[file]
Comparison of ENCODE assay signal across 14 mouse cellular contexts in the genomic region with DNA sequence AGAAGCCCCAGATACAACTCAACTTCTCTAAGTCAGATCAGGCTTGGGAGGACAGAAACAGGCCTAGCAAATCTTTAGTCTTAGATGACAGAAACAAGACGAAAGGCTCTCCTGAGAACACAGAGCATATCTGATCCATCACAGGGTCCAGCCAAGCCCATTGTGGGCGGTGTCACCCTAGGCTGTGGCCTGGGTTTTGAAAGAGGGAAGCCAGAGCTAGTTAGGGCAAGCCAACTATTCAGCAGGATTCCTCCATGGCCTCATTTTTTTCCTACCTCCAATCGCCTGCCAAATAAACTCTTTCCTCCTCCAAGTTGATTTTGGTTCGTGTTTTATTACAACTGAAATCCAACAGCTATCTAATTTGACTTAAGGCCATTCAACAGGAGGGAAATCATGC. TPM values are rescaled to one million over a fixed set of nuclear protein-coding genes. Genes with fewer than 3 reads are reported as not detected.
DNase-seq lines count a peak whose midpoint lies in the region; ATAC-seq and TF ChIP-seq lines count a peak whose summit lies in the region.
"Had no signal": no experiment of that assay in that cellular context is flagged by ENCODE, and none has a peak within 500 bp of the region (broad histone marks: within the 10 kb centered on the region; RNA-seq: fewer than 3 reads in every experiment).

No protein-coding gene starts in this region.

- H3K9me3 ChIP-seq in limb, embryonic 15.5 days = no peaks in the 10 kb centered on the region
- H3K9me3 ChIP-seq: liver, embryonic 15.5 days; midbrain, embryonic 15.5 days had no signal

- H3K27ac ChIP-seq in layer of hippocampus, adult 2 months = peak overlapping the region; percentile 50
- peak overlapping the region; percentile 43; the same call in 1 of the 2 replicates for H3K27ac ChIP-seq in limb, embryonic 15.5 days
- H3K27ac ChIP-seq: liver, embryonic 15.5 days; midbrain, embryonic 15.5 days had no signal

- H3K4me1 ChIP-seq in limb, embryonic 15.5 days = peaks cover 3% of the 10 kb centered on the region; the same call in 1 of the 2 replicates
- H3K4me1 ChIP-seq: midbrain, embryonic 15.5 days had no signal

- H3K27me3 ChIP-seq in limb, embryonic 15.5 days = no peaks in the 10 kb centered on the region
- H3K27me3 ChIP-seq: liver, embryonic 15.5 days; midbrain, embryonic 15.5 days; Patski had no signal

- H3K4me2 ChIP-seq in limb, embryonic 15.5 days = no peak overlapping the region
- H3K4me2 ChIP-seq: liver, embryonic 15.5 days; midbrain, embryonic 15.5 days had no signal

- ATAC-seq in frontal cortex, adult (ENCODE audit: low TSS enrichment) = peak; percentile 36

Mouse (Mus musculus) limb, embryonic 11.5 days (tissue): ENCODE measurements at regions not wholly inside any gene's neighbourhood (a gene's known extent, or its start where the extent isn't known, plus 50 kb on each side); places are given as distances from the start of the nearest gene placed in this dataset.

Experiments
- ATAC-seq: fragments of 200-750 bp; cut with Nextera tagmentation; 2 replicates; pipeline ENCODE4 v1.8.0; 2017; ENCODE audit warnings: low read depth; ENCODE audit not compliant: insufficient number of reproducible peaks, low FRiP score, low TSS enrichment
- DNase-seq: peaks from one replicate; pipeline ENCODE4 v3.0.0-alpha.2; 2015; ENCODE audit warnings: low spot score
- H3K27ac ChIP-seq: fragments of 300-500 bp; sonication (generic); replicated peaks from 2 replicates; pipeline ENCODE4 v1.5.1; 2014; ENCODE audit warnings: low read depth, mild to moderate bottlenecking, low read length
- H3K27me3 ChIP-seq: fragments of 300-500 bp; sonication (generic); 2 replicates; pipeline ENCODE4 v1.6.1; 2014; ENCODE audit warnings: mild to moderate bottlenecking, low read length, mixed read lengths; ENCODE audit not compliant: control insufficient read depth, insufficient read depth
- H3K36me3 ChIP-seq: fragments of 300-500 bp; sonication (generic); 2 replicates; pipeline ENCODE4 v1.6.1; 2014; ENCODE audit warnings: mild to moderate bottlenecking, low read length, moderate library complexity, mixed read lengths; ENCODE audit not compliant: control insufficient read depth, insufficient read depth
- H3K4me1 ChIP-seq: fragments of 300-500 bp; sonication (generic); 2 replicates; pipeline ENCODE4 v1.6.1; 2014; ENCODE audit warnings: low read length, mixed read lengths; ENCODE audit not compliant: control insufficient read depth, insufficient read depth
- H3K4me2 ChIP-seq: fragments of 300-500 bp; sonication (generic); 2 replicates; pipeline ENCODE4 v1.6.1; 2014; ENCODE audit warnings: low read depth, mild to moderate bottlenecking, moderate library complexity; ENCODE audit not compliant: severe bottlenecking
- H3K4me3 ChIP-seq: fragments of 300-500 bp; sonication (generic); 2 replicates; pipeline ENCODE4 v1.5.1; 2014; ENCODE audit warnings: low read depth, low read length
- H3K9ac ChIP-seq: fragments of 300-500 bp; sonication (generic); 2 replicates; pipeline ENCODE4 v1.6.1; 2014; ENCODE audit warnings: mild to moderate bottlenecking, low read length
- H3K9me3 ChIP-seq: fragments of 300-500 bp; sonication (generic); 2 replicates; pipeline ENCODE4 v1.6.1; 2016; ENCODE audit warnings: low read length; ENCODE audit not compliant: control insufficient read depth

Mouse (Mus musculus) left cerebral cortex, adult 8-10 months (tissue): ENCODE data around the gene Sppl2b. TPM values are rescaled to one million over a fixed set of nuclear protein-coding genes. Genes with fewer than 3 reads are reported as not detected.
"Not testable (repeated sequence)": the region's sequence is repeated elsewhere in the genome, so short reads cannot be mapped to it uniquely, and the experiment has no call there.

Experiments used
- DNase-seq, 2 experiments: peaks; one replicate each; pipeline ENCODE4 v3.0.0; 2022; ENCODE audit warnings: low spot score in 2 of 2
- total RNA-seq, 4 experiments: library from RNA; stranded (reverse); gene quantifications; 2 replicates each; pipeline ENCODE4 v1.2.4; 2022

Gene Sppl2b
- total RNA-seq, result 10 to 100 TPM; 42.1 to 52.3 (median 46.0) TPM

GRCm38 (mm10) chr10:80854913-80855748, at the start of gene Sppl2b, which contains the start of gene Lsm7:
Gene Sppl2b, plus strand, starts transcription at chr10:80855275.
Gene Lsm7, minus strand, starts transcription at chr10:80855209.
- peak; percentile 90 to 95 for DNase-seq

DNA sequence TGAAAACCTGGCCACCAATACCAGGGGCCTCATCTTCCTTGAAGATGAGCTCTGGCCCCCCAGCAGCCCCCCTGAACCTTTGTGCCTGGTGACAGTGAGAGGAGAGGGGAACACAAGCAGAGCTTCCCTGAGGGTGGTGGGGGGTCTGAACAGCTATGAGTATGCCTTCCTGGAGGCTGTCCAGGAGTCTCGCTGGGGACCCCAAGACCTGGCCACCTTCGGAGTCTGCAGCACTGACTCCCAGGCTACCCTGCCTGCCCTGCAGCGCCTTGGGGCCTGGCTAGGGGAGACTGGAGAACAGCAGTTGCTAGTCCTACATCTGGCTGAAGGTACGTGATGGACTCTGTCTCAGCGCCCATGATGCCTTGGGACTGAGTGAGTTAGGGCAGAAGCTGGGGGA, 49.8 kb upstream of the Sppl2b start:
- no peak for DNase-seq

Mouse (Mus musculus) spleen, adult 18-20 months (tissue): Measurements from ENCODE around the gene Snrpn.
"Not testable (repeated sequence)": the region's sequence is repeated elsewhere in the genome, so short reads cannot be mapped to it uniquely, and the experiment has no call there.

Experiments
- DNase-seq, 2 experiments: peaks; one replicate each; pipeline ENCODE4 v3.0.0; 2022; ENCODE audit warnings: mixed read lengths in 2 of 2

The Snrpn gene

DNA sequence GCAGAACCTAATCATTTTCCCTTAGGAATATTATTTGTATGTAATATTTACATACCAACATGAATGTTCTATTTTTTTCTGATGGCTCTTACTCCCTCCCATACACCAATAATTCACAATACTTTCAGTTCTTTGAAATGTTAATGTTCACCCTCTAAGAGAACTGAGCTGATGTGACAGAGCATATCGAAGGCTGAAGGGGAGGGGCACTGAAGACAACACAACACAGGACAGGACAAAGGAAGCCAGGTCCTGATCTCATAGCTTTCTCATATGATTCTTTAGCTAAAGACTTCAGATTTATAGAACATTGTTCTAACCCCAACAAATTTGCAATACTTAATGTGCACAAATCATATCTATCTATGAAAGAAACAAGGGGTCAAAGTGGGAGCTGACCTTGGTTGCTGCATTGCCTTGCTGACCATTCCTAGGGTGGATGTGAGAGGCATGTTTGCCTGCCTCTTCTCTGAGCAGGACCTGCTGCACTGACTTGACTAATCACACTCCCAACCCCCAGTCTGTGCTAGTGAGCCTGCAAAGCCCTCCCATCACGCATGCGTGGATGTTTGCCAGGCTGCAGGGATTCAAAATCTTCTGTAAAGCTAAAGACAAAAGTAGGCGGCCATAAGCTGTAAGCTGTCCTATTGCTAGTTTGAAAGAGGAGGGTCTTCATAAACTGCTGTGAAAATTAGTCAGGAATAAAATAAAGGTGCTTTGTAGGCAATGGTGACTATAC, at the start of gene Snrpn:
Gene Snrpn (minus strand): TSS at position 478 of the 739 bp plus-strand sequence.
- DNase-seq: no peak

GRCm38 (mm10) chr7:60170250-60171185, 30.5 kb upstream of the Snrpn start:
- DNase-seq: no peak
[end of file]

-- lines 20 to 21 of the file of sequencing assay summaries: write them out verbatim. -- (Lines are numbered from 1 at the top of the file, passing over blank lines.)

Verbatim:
- DNase-seq: peaks from one replicate; pipeline ENCODE4 v3.0.0-alpha.2; 2015; ENCODE audit warnings: low spot score
- H3K27ac ChIP-seq: fragments of 300-500 bp; sonication (generic); replicated peaks from 2 replicates; pipeline ENCODE4 v1.5.1; 2014; ENCODE audit warnings: low read depth, mild to moderate bottlenecking, low read length